6. I remember reading that one of the reasons the airline-within-an-airline model failed in the US is that the low cost airline ended up being the only choice on particular business-heavy routes and that pushed business travelers away altogether. While the US and European markets are apples and oranges in many extents, it’ll be interesting to see how well IAG can manage all of their different airlines’ networks and product offerings to make sure they don’t bleed into each other. Then again, the entire group is getting the LCC treatment more or less, so it probably doesn’t even matter that much.

    1. I don’t think the airline w/in an airline product ever really touched “business-heavy” routes in the U.S. But there’s business traffic on almost every route, and when the United 1K who lives in Chicago suddenly can’t fly F to his family vacation home in FLL, well, you’ve just pissed off a 1K.

      But the real issue with the airline within an airline model in the U.S. was that it didn’t substantially bring costs down. Ted and Song were merely all-Y planes with some different paint on the fuselage. The two biggest airline costs, fuel and crew, didn’t change, among most other things. U.S. airline unions make it almost impossible for the companies to set up separate pay scales for crew. That’s why the European carriers can try this stuff — they can set up a separate certificate and come up with creative ways to pay crew less than they normally would. Of course, in Europe, air crew can strike much more easily than they can here in the U.S.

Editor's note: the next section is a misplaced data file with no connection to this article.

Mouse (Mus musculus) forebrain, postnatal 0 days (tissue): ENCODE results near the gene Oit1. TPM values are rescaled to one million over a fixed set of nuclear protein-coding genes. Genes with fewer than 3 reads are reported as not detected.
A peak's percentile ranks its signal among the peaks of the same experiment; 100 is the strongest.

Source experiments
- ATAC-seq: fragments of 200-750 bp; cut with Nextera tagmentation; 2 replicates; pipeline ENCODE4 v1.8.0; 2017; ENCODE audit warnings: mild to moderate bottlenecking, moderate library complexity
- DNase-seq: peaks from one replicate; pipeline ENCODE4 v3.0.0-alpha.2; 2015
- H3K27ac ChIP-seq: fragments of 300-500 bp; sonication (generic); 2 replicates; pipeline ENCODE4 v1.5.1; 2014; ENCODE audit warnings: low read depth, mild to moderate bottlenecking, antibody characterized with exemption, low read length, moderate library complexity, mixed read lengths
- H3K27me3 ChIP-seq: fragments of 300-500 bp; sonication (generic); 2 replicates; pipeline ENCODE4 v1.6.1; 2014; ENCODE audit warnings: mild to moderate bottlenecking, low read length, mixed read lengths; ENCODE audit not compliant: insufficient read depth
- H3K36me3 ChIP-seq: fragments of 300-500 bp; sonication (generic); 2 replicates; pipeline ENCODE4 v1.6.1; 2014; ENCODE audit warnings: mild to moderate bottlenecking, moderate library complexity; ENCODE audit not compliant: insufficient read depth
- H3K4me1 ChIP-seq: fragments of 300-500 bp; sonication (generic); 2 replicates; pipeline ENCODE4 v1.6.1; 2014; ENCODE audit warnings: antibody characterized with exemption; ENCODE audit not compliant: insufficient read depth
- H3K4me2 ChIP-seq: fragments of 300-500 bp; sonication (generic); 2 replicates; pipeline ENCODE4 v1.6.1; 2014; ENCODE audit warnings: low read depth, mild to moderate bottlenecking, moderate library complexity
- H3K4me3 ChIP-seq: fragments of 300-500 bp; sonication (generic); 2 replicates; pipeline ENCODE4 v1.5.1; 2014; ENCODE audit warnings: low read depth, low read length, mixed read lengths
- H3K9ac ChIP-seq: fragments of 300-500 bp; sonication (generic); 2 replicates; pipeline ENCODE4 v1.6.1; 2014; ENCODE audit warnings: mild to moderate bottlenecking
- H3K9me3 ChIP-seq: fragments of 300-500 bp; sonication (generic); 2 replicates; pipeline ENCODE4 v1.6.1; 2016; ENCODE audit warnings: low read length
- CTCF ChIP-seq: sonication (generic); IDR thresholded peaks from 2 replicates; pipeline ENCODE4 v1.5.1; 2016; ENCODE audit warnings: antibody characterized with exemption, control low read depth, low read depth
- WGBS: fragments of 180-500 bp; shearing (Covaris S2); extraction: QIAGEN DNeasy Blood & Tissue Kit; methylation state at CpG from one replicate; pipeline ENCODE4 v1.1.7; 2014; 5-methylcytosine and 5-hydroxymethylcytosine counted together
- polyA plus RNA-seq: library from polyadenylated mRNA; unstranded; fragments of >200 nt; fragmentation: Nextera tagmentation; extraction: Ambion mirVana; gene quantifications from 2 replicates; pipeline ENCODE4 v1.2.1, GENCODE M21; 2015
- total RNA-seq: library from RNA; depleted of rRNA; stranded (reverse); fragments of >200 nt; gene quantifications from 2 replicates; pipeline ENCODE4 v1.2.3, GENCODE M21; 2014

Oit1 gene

7. Willie certainly is, and has been an interesting fellow over the years. Airlines are making money so they may be able to do things they couldn’t do before.

    Given the company name, you have to wonder if everything about this effort is really on the…, well whatever. Willie’s probably got another start-up–“Kilter”–waiting in the wings!

    With the Barcelona angle, makes me wonder if this isn’t part of some long lost episodes with John Cleese and his Faulty Towers. And, maybe this is Willie’s (you know what Saturday is!) joke.